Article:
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Chimney Liner Size Guide

Measuring your chimney liner is an important task that will have a direct impact on your home. Unlike picking the wardrobe or a fridge, installing the wrong chimney liner will likely lead to venting problems, increasing the risks of toxic gases escaping into your home or damaging your chimney construction by heat or moisture.

At flue-pipes.com, we strive to help our customers, and understanding what size chimney liner you need is the first step in upgrading your chimney.

chimney on the roof

What Is a Chimney Liner and Why Do You Need One?

A chimney liner, also known as a flue liner, is a pipe that is designed to direct the smoke from the chimney to the outside of your home, and it also protects the walls from corrosion and heat damage.

If you are in the middle of a renovation, purchasing a new chimney with a compatible flue liner is also advisable so that your family’s safety is guaranteed. If you’ve used a chimney liner for a decade or more, changing it will also improve the performance of your furnace.

What Size Chimney Liner to Choose: The Basics

When choosing a chimney liner, there are three factors that matter: grade, diameter, and length. We will cover each of these in detail below and attach calculations of the flue liner sizes designed for various types of pipes.

Pick the Correct Grade

The grade of the chimney liner directly depends on the appliance it will be attached to. There are two types of grades used on gas and multi-fuel appliances:

  • 316L grade - This grade is suitable for gas and wood stoves. A 316 chimney liner will allow exhaust to smoothly exit the chimney and will prevent toxic gas leakage.
  • 904L grade - This grade is suitable for multi-fuel appliances, such as wood and coal furnaces. A 904 chimney liner has a twin-skin build that can withstand higher temperatures.

Measuring the Diameter

Once you know which grade you need, it will be easier to choose the next criterion – the diameter. The diameter is measured by the heat output or the width of a connector collar of your furnace. If possible, have a look at the manufacturer’s instructions to find the precise diameter the size of your chimney outlet.

Gas appliances can be equipped with a 5” or 6” chimney liner. When choosing the correct chimney liner size, make sure the inside opening of the flue is the same diameter as your appliance’s outlet.

flexible flue liner

5” Flexible Flue Liner

6” Flexible Flue Liner

Multi-fuel appliances, on the other hand, usually have bigger diameters, about 7”, 8”, or 9”. However, DEFRA-approved furnaces and stoves mostly have a smaller diameter of 5”.

Depending on the type of furnace, the collar may be slightly smaller than the diameter of a flue liner on purpose, so we advise you to purchase an adaptor for a smooth installation.

single wall to flex adaptor

Single wall 5" to Flex 6" adaptor

Single wall 4" to Flex 5" adaptor

Choosing the Length

Determining the length is the final step of measuring your chimney liner size. The fastest and most accurate way to find out the length you need is to ask the nearest chimney sweep to do it before they clean the appliance. If you want to DIY the project from the beginning to the end, you can drop the measuring tape from the chimney crown all the way down to the opening.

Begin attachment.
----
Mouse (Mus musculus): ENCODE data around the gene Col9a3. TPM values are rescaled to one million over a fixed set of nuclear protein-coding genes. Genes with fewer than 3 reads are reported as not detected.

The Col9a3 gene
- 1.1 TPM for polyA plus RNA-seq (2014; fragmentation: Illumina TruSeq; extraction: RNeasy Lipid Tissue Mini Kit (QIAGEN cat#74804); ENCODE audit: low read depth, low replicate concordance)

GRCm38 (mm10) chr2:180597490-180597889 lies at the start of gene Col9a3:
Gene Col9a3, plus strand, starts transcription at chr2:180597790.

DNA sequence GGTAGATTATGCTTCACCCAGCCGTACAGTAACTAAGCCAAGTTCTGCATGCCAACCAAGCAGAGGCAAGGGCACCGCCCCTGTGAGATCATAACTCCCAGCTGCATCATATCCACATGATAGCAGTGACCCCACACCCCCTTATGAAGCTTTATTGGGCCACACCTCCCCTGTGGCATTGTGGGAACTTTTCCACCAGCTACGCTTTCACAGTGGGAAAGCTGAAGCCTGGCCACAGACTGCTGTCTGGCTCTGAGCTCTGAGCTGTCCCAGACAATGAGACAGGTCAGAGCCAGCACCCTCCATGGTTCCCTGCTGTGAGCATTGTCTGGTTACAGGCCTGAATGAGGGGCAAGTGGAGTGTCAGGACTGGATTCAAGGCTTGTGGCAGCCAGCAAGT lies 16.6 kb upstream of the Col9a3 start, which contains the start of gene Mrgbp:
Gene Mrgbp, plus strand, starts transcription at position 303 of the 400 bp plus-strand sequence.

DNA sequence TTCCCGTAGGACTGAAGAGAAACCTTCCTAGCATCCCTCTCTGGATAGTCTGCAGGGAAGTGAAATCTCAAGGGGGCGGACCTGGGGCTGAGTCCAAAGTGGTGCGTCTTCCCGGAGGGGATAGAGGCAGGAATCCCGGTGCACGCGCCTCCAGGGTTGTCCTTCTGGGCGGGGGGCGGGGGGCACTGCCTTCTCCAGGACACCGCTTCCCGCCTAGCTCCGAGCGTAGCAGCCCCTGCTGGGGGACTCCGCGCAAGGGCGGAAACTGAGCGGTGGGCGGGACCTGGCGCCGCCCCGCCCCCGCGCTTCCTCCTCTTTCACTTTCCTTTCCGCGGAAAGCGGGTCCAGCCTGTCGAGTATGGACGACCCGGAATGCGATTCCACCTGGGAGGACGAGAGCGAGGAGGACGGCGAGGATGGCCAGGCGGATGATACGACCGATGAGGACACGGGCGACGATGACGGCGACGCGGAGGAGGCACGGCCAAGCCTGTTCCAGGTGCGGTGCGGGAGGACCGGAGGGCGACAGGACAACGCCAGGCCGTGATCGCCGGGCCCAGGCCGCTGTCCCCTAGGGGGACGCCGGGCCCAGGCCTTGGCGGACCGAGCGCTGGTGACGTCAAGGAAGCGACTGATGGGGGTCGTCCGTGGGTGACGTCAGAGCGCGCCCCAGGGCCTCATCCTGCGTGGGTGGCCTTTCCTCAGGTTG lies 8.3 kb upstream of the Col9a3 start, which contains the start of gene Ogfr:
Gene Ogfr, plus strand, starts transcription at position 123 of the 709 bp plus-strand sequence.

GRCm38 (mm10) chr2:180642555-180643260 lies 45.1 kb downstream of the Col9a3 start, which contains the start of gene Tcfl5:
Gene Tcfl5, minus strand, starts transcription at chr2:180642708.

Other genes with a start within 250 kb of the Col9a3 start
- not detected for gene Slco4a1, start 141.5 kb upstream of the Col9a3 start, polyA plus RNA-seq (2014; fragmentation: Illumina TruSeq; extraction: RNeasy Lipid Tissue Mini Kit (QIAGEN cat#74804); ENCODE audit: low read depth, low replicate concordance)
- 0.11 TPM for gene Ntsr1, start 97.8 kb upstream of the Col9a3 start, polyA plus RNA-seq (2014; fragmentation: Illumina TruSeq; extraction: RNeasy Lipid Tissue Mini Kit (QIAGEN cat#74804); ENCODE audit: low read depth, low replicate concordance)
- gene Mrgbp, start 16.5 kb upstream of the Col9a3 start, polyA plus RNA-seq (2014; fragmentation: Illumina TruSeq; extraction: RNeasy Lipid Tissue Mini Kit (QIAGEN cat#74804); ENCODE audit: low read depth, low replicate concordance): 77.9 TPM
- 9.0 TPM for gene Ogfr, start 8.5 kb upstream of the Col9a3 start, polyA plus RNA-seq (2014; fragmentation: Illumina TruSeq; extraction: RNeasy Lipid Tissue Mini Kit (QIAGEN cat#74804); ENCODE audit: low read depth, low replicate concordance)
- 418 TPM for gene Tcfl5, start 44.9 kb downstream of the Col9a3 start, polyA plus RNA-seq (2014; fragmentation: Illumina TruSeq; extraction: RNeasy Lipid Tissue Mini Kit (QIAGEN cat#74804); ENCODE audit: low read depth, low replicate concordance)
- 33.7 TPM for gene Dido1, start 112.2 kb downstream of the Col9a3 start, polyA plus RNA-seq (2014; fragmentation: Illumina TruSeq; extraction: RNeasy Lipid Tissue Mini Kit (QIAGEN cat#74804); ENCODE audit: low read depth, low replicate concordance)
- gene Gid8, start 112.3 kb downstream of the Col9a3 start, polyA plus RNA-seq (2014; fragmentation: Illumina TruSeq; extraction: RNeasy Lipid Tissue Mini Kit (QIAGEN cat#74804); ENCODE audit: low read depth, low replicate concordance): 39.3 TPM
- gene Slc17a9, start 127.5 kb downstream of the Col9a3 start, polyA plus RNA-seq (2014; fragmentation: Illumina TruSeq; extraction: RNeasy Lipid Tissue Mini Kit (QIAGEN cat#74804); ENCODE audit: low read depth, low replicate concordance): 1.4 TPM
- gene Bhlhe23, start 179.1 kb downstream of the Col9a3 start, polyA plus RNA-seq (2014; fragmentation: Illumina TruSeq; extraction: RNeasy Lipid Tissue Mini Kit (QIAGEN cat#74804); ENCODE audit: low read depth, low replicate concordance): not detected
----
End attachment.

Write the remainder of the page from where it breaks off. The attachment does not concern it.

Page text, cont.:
Make sure the length is measured accurately because a chimney liner must reach the top of your chimney and not shorter. To be on the safer side, you can always purchase a longer chimney liner and cut the excess part.

At no point should you try to connect two separate chimney liners, as this may lead to undesired complications when you use your appliance. The connection can only be possible with a special adapter.

Flue Pipes lets you buy chimney liners by metre and with a lifetime warranty. Provide us with accurate measurements and collect the pre-cut flue liner from us.

Chimney Liner Size Calculator

To know what chimney liner size you need, you can measure the height and width of your chimney inside your home and divide by either 10 to 12 or 10 to 1 ratio. A 10-to-1 ratio should be applied for appliances shorter than 25’, and a 12-to-1 ratio is for appliances longer than 25”.

Here are the calculations (with a 10-to-1 ratio applied) for fireplace openings of various sizes in square inches and their equivalent liner diameters:

Fireplace Opening

Liner Diameter

Up to 600 sq. in.

9”

601 - 760 sq. in.

10”

761 - 942 sq. in.

11”

943 - 1140 sq. in.

12”

1141 - 1356 sq. in.

13”

1357 - 1846 sq. in.

14”

When it comes to gas and multi-fuel appliances, the best recommendation is to follow the manufacturers’ guidelines. Most of the charts you find on the internet may differ from the size your stove or furnace needs.

Final Word

Choosing the correct size of your chimney liner prevents poor draft and creosote buildup. In addition, the performance of your appliance will be noticeably poorer. Hence, following this guide will help you in measuring your chimney and purchasing the chimney liner that fits perfectly.

If you’re looking for a durable chimney liner, Flue Pipes offers 316 and 906-grade chimney liners that come in 5” and 6”. Ideal for wood, gas, and other appliances, our chimney liners are easy to customise by cutting and installing, even without professional assistance.

If you have any questions or need some advice regarding a chimney liner, feel free to ask any technical questions through our live chat or by calling us.